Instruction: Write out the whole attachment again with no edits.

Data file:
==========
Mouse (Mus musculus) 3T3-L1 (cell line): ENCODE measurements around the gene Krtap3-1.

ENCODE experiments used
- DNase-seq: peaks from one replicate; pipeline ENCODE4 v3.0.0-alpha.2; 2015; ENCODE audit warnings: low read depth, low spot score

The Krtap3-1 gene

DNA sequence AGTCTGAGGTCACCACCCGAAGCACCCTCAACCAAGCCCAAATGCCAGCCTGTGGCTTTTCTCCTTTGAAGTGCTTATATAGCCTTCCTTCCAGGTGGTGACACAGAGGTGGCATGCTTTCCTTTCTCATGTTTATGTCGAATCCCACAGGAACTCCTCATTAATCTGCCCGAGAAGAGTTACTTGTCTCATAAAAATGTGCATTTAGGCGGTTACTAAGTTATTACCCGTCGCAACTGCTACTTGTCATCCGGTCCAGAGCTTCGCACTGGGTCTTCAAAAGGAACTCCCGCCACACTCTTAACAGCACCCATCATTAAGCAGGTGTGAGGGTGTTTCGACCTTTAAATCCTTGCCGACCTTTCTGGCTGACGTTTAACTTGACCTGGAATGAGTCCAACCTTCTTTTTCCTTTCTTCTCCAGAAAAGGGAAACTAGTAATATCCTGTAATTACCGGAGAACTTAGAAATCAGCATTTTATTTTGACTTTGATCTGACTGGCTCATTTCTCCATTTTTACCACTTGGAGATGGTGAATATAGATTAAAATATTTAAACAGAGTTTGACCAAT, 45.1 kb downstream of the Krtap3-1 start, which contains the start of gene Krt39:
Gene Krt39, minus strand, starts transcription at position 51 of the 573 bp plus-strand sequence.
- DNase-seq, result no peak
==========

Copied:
Mouse (Mus musculus) 3T3-L1 (cell line): ENCODE measurements around the gene Krtap3-1.

ENCODE experiments used
- DNase-seq: peaks from one replicate; pipeline ENCODE4 v3.0.0-alpha.2; 2015; ENCODE audit warnings: low read depth, low spot score

The Krtap3-1 gene

DNA sequence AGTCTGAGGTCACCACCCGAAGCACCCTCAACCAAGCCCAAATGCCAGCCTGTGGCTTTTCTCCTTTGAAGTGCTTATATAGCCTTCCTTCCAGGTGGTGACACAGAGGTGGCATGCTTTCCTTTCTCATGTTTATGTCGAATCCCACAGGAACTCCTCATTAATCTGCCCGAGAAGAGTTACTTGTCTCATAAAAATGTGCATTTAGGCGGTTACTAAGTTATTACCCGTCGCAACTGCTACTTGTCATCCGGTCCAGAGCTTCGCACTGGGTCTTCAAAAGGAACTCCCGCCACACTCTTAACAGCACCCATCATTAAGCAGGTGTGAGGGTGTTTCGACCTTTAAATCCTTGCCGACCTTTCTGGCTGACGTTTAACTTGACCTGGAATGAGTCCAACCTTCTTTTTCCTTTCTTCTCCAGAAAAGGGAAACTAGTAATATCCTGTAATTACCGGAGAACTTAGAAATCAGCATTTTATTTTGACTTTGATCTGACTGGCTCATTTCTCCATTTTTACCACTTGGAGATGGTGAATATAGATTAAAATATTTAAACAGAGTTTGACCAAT, 45.1 kb downstream of the Krtap3-1 start, which contains the start of gene Krt39:
Gene Krt39, minus strand, starts transcription at position 51 of the 573 bp plus-strand sequence.
- DNase-seq, result no peak